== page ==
Essays On Macroeconomics With Heterogeneous Regions

Essays on Macroeconomics with Heterogeneous Regions PDF
Author: Chang Liu
Publisher:
ISBN:
Size: 34.45 MB
Format: PDF, Mobi
Category :
Languages : un
Pages : 146
View: 3598

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This dissertation studies macroeconomics with regional heterogeneity in three general dimensions. First, it documents some novel empirical patterns of regional heterogeneity (in Chapter 1, 2, 3). Second, these empirical facts are used to identify key economic forces underlying theoretical models (in Chapter 1 and 3). Third, aggregate implications of regional heterogeneity are also studied (in Chapter 1). In the first chapter of this dissertation, I highlight time-varying regional risk and federal fiscal transfer policy as two competing forces driving regional risk sharing over the business cycle and in turn quantify their impacts on aggregate fluctuations. I find that during an economic downturn, increased regional risk worsens risk sharing and amplifies the impact of aggregate productivity shocks. However, state-contingent federal government transfers provide additional risk sharing and help stabilize the aggregate economy, by providing insurance to the regions that need it the most. In the second chapter (joint with Noah Williams), we first estimate a quarterly dataset for state-level aggregates by building a novel empirical framework that allows for mixed-frequency raw data with measurement errors. We then apply this dataset to study the monetary policy effects at the state levels. We find that states behave remarkably homogeneous with each other in their responses of output and price to an unanticipated monetary policy shock. In the third chapter (joint with Noah Williams), we use the state-level quarterly dataset to analyze the impact of unexpected changes in federal personal and corporate income taxes. We find substantial heterogeneity in the impact of federal fiscal policy across states, with more than half having no significant response to the tax cuts. In addition, less capital-intensive states have larger responses to corporate tax cuts. Although puzzling in standard models, a model with corporate and non-corporate sectors is consistent with this evidence. Overall, our results suggest the importance of variation and reallocation across states in evaluating federal policy.

Essays On Identification In Macroeconomics

Essays on Identification in Macroeconomics PDF
Author: Andres Pablo Sarto
Publisher:
ISBN:
Size: 78.98 MB
Format: PDF, Docs
Category :
Languages : un
Pages : 147
View: 256

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This thesis studies new methods to estimate the effects of interventions at the macroeconomic level using regional variation. Chapter 1 studies the relationship between elasticities at the regional level and elasticities at the macroeconomic level. To this end, I analyze regional versions of canonical macroeconomic models, along with different policies of interest, such as aggregate government spending. At the regional level, I show that there are two relevant elasticities for policy analyses, the micro-local elasticities and the micro-global elasticities. The former measure how a region reacts to a regional policy, the latter measure how a region reacts to an aggregate policy. I then show that the macro elasticity of interest is a function of the micro-global elasticities exclusively. Finally, I show that if we fix a policy and an outcome variable, the mapping from the micro-global elasticities to the macro elasticity is the same across models. Chapter 2 proposes a new approach (Regional Structural VAR (RSVAR)) to estimate macroeconomic elasticities using regional data that avoids the problem of model-specific estimates. I first define a class of models, which includes the most widely used models for policy analysis, that gives equilibrium regional equations that contain the micro-local and micro-global elasticities. I then specify different sets of identification assumptions, along with estimators of the macroeconomic elasticities, and show that the estimators proposed are consistent. The crucial assumption underlying all of these results is that regions are heterogeneous in the sense that they react differently to the same shocks. Chapter 3 provides a new identification strategy to estimate the fiscal multiplier in the US. Using state-level data for the period 1971-2008, I apply a RSVAR approach to recover the national fiscal multiplier. The instrument employed at the state level is the official declarations of natural disasters by the federal government. My results suggest a very precisely estimated fiscal multiplier of around 1, depending on the specification used. Thus, it is not possible to rule out the possibility that government spending crowds out/in private spending. However, the range of the estimates obtained (0.7 - 1.2) suggests that either effect should be small.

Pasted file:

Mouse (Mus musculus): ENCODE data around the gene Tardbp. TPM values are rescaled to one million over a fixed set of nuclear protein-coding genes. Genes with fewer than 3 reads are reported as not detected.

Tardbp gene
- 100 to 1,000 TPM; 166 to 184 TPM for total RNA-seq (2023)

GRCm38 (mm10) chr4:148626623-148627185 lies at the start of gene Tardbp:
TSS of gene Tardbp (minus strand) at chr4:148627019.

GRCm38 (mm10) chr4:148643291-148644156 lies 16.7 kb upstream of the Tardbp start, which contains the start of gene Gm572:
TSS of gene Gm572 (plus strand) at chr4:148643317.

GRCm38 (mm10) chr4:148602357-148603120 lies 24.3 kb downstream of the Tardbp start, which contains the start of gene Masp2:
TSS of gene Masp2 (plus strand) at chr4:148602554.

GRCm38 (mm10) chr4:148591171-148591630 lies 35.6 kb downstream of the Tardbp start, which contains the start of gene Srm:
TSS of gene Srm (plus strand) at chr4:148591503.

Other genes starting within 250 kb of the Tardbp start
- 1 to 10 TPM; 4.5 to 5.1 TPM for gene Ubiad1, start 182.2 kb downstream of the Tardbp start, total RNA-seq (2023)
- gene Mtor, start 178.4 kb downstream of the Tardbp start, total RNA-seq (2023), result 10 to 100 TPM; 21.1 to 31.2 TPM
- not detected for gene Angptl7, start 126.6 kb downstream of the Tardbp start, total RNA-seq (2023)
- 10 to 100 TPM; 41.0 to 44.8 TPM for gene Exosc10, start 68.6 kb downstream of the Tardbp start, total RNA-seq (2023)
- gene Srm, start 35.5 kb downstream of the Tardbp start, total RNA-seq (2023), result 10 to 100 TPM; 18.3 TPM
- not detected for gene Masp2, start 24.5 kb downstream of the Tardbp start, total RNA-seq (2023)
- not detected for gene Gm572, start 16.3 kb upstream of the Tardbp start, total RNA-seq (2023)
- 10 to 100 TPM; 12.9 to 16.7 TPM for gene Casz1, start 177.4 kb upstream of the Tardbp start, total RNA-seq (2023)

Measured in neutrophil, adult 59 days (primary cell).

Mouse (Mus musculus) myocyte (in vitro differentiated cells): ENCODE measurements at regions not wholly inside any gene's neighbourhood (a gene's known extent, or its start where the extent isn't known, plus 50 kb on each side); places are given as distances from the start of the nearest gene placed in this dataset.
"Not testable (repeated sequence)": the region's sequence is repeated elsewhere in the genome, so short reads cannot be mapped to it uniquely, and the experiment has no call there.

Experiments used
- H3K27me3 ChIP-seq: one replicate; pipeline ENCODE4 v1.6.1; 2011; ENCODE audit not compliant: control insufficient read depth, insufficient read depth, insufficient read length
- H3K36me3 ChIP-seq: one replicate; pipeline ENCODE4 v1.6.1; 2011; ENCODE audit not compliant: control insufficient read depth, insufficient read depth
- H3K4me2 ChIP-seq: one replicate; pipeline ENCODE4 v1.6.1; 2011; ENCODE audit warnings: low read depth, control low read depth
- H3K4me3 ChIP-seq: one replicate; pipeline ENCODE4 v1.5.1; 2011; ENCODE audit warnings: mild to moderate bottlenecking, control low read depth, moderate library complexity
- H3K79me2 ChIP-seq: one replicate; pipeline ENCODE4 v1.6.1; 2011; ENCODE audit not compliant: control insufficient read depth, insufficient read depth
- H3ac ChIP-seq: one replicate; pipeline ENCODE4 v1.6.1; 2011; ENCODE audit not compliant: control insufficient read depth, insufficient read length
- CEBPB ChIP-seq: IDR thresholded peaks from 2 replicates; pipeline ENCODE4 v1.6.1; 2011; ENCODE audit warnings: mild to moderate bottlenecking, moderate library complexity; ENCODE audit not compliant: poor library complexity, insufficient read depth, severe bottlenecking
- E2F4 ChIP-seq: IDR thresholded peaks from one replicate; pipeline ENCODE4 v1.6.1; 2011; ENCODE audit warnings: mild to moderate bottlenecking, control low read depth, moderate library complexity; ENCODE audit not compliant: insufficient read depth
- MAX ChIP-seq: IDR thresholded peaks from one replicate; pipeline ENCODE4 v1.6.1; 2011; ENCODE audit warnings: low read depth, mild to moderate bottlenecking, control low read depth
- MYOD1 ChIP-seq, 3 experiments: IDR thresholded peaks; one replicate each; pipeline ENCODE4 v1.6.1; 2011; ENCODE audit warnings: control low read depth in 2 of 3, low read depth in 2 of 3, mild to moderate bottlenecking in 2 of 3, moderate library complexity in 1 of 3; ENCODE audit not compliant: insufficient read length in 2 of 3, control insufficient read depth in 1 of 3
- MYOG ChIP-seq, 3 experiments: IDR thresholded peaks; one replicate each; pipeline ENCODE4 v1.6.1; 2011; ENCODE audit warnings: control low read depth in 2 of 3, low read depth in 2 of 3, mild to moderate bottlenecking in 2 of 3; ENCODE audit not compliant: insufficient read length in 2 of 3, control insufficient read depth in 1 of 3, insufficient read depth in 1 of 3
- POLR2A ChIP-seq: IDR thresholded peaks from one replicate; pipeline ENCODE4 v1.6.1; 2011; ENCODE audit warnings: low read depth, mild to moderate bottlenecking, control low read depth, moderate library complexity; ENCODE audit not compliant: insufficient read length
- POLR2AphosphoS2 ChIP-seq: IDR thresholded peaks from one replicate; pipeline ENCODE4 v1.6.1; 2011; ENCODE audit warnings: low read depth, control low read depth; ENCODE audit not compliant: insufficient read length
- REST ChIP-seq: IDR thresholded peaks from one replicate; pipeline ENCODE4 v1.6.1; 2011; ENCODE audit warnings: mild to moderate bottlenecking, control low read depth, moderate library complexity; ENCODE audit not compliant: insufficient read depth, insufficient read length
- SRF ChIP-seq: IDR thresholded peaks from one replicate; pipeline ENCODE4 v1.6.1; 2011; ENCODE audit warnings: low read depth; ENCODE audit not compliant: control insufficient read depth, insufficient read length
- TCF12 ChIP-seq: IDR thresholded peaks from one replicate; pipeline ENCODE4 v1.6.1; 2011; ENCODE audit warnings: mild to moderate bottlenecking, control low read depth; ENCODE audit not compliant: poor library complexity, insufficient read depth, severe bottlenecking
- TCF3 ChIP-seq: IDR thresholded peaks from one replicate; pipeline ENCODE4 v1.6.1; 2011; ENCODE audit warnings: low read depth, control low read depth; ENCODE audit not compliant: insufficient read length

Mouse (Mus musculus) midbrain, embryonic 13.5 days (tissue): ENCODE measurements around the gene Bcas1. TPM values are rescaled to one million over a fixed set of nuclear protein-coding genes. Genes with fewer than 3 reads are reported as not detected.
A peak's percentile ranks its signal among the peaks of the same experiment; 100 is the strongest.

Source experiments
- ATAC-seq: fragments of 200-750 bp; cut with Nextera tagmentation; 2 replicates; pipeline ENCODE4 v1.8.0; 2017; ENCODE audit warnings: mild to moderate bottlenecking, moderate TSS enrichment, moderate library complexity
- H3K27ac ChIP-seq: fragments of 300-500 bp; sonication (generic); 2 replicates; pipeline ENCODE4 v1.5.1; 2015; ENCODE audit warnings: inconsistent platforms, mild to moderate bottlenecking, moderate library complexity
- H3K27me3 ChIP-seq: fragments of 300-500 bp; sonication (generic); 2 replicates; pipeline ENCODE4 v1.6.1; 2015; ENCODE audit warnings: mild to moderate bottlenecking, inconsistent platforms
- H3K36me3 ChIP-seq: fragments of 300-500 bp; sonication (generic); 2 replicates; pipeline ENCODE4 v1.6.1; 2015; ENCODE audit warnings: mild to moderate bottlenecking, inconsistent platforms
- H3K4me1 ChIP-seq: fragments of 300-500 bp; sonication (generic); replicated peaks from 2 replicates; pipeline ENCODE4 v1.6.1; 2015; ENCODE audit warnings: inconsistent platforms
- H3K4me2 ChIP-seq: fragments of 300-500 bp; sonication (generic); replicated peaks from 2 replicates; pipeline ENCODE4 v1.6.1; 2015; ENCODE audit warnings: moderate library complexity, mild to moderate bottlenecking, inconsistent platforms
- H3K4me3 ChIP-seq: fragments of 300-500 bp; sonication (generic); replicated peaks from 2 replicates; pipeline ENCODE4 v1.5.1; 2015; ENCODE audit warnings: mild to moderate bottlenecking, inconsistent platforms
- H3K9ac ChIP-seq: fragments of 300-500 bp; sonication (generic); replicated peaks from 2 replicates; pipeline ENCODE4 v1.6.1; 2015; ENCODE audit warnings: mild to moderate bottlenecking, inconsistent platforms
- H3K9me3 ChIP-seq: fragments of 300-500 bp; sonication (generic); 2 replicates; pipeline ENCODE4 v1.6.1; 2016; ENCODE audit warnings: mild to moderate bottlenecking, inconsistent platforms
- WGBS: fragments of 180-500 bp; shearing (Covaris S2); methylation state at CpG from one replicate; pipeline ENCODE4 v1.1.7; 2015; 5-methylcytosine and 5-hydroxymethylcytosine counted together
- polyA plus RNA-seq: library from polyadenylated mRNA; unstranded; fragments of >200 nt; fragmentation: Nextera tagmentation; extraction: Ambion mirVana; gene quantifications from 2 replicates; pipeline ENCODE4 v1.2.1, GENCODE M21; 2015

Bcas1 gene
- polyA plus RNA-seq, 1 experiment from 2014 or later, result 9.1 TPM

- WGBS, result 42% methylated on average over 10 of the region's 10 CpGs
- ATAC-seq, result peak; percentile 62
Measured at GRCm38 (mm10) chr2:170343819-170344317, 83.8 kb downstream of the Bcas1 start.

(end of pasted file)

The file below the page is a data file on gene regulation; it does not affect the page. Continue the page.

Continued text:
Essays On Macroeconomics And Firm Dynamics

Essays on Macroeconomics and Firm Dynamics PDF
Author: Lei Zhang
Publisher:
ISBN:
Size: 51.54 MB
Format: PDF, ePub
Category :
Languages : un
Pages : 192
View: 6214

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This dissertation contains three essays at the interaction between macroeconomics and the financial market, with an emphasis on macroeconomic implications of heterogeneous firms under financial frictions. My dissertation explores the relationships among financial market friction, firms' entry and exit behaviors, and job reallocation over the business cycle. Chapter 1 examines the macroeconomic effects of financial leverage and firms' endogenous entry and exit on job reallocation over the business cycle. Financial leverage and the extensive margin are the keys to explain job reallocation at both the firm-level and the aggregate level. I build a general equilibrium industry dynamics model with endogenous entry and exit, a frictional labor market, and borrowing constraints. The model provides a novel theory that financially constrained firms adjust employment more often. I characterize an analytical solution to the wage bargaining problem between a leveraged firm and workers. Higher financial leverage allows constrained firms to bargain for lower wages, but also induces higher default risks. In the model, firms adopt (S,s) employment decision rules. Because the entry and exit firms are more likely to be borrowing constrained, a negative shock affects the inaction regions of the entry and exit firms more than that of the incumbents. In the simulated model, the extensive margin explains 36% of the job reallocation volatility, which is very close to the data and is quantitatively significant. Chapter 2 investigates firms' financial behaviors and size distributions over the business cycle. We propose a general equilibrium industry dynamics model of firms' capital structure and entry and exit behaviors. The financial market frictions capture both the age dependence and size dependence of firms' size distributions. When we add the aggregate shocks to the model, it can account for the business cycle patterns of firm dynamics: 1) entry is more procyclical than exit; 2) debt is procyclical, and equity issuance is countercyclical; and 3) the cyclicalities of debt and equity issuance are negatively correlated with firm size and age. Chapter 3 studies the equilibrium pricing of complex securities in segmented markets by risk-averse expert investors who are subject to asset-specific risk. Investor expertise varies, and the investment technology of investors with more expertise is subject to less asset-specific risk. Expert demand lowers equilibrium required returns, reducing participation, and leading to endogenously segmented markets. Amongst participants, portfolio decisions and realized returns determine the joint distribution of financial expertise and financial wealth. This distribution, along with participation, then determines market-level risk bearing capacity. We show that more complex assets deliver higher equilibrium returns to expert participants. Moreover, we explain why complex assets can have lower overall participation despite higher market-level alphas and Sharpe ratios. Finally, we show how complexity affects the size distribution of complex asset investors in a way that is consistent with the size distribution of hedge funds.